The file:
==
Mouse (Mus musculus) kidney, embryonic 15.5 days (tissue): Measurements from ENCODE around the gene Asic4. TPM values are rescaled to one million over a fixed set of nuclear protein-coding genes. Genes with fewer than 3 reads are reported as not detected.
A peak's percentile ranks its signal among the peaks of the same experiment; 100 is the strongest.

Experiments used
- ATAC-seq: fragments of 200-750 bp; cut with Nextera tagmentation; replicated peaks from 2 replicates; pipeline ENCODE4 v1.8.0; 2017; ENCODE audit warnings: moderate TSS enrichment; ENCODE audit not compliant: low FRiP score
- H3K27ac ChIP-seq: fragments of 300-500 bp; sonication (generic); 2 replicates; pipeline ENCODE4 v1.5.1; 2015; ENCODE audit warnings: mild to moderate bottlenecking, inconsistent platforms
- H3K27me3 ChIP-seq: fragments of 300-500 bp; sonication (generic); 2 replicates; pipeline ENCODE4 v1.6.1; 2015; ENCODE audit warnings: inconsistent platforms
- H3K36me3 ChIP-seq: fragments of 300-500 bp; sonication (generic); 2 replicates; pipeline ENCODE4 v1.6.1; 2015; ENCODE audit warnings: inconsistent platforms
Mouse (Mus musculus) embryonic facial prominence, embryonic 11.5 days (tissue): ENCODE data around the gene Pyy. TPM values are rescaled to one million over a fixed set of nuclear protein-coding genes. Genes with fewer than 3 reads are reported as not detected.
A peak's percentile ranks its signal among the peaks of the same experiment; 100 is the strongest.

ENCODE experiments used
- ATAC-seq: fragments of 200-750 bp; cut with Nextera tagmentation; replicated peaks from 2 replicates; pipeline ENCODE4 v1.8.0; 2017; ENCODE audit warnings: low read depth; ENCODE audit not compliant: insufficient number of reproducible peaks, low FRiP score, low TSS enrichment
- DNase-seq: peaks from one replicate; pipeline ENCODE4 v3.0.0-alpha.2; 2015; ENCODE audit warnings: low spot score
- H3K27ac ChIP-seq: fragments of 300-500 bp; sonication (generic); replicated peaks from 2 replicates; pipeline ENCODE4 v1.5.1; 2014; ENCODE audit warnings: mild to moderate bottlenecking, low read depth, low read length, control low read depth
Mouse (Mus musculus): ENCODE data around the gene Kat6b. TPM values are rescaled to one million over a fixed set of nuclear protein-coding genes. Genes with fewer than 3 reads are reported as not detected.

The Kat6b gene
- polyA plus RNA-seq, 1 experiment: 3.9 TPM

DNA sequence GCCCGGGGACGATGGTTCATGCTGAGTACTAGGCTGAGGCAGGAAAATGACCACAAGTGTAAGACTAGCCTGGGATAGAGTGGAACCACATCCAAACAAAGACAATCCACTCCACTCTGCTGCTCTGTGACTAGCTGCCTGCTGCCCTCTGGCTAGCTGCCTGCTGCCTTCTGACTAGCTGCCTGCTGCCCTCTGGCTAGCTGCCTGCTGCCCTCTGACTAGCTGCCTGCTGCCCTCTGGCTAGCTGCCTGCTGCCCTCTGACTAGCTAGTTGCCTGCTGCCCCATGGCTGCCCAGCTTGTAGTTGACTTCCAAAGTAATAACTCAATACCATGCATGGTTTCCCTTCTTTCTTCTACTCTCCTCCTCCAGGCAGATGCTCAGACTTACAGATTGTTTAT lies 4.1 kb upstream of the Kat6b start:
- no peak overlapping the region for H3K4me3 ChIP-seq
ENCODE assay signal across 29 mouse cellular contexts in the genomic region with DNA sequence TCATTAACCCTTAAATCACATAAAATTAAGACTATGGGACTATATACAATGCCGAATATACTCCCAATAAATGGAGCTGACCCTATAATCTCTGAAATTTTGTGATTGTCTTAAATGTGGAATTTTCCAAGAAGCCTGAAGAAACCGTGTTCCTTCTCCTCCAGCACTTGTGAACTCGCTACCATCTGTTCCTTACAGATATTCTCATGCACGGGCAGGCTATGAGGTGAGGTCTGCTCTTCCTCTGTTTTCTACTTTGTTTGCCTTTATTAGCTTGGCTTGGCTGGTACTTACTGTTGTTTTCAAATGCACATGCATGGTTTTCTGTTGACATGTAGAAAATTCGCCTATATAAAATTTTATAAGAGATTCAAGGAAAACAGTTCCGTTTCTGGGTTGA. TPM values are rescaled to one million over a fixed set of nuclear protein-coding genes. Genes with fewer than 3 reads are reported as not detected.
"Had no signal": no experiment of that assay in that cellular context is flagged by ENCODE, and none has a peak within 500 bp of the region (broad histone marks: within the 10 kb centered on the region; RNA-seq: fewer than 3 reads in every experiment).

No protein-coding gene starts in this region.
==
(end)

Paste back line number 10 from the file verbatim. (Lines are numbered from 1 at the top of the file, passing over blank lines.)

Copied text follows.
ENCODE experiments used